Jan 23 2020

MODI MIGHT HAVE FINALLY GONE TOO FAR

E&L has been following the rise of Right national populism throughout the world. One of its distinctive features is to redefine nation-states on ethnic (cultural) grounds, with one ethnic group holding supremacy and ‘others’ targeted  for oppression and sometimes repression. On 2018  the Israeli Knesset  introduced a new Nation-State Act, which provides constitutional underpinning for what had long been, in practice, a Jewish  supremacist state. In 2019, the Indian government, led by the Hindu supremacist Narendra Modi, passed the  Citizenship Amendment Act, which targeted Muslims. These attempts to maintain states on an ethnic supremacist basis have the support of the Right populists across the globe, including the USA and UK.  Both New Labour, under Gordon Brown and the Tories under Michael Gove,  had tried to underpin British citizenship (read subjecthood) by selected cultural criteria. The current global ascendancy of of Right national populism will lead to attempts to further this process, following the election of Johnson’s Tories  and  the continuing  Brexit saga. We are reposting an interview by Thomas Crowley of Jacobin with Achin Vanaik, writer and social activist, about the impact of Modi’s attacks in India.

 

MODI MIGHT HAVE FINALLY GONE TOO FAR – Thomas Crowley interviews Achin Vanaik 

 

 

With the ongoing mass protests to Modi’s anti-Muslim Citizenship Amendment Act, India is at last seeing a real challenge to right-wing Hindu nationalism.

 

Over the past few weeks, protests have erupted across India, in perhaps the most extensive challenge to the Modi government since it came to power in 2014. The state has responded with brutal force, as dozens have now died in police violence aimed at protesters. The spark for the protests was the passage of the Citizenship Amendment Act, pushed through the Indian legislature by Modi’s Bharatiya Janata Party (BJP). The act introduces discriminatory religious qualifications into citizenship laws. Continue reading “MODI MIGHT HAVE FINALLY GONE TOO FAR”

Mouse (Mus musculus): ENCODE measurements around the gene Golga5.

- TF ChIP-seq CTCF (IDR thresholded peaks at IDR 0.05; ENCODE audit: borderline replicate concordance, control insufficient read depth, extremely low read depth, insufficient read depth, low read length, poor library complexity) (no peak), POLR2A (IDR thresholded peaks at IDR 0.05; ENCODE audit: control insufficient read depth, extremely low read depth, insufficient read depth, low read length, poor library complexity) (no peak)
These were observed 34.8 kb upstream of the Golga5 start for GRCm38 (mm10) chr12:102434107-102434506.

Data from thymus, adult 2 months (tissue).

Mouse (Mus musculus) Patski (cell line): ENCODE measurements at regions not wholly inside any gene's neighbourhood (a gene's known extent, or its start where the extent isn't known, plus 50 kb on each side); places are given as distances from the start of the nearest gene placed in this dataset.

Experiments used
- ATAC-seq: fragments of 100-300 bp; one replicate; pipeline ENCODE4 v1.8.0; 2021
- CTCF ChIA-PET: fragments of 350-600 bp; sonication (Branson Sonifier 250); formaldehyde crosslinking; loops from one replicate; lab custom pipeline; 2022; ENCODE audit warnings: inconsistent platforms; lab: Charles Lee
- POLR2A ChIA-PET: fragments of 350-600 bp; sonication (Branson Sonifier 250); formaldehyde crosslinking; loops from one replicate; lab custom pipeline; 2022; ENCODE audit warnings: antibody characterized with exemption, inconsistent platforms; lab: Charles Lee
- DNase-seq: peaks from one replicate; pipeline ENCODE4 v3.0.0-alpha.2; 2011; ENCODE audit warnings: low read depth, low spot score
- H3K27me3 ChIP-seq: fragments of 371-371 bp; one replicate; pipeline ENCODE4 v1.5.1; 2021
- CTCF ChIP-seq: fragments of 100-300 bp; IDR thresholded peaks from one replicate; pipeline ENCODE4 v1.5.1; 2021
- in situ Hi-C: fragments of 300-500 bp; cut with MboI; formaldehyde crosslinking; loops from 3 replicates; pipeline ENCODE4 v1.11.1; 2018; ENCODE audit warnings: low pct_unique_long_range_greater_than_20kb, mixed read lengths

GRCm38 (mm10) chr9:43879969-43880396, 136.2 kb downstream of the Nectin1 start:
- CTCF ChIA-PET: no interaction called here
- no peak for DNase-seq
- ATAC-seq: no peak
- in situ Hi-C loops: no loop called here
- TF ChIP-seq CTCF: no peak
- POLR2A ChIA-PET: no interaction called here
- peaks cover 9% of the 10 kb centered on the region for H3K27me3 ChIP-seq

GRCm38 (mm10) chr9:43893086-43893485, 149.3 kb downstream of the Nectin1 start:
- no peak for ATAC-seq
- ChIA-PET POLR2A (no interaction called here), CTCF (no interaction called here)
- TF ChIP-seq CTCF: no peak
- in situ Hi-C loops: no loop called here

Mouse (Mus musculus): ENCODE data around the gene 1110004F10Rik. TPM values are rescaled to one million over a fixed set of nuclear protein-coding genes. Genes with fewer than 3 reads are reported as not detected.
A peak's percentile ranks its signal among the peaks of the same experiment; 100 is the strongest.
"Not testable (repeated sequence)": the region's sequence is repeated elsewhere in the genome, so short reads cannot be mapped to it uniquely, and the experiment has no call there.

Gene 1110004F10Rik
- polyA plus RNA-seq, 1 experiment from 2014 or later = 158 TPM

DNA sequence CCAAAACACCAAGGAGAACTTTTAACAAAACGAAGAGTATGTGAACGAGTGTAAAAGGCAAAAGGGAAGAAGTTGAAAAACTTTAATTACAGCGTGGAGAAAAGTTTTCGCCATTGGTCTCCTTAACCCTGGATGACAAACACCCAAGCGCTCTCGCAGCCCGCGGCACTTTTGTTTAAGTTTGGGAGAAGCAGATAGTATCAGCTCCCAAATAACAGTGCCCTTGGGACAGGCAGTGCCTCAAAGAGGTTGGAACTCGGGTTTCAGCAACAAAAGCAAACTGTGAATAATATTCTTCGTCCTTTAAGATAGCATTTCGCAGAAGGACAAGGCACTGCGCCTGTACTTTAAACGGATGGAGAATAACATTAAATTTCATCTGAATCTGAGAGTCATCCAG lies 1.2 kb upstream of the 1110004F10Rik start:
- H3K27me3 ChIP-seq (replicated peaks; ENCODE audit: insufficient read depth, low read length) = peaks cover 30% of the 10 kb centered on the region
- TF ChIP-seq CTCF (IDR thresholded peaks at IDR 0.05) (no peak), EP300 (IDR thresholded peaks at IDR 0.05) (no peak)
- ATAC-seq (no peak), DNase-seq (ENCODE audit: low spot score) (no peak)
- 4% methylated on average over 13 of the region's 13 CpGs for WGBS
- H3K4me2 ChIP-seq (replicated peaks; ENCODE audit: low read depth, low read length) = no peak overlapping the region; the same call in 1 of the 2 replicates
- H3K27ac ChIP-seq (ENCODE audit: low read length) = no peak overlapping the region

Tags: , , , , , , , , , , , , , , , , , , , , , , , , , , , , , , , ,


Sep 21 2014

Rana Plaza – When art meets reality

Pauline Bradley reports on art that brings to life the struggle of sweatshop
workers in Bangladesh

No caring person can have failed to be shocked at the news of the collapse of the Rana Plaza garment factory on 24 April 2013. This eight-story commercial building collapsed in Savar, a sub-district in the Greater Dhaka Area, the capital of Bangladesh. It is considered the deadliest garment-factory accident in history, as well as the deadliest “accidental” structural failure in modern human history.

I recall feeling anger and helplessness at the time. I tried to direct other’s anger on social media towards union campaigns such as IndustriAll, an international union who covered the disaster and were working to strengthen health and safety rights and hold the big brands to account for their negligence.

A year and a half later I attended the annual Document 12 festival at the Centre for Contemporary Arts in Glasgow, where journalists, artists, and film makers with a human rights interest show their work. Here Carla Novi’s film “Rana Plaza” was screened followed by a Q & A with Carla.

The film began with riots from two rival groups in Bangladesh but no women were visible “They are all at home or at work,” Carla was told. Carla made her way to Rana Plaza where she sympathetically interviewed 15 women garment workers including Dilori Begum. One worker sang a song about the hardships of working in the factory, a kind of Bangladeshi version of “The Factory Girl”.

Continue reading “Rana Plaza – When art meets reality”

Tags: , , ,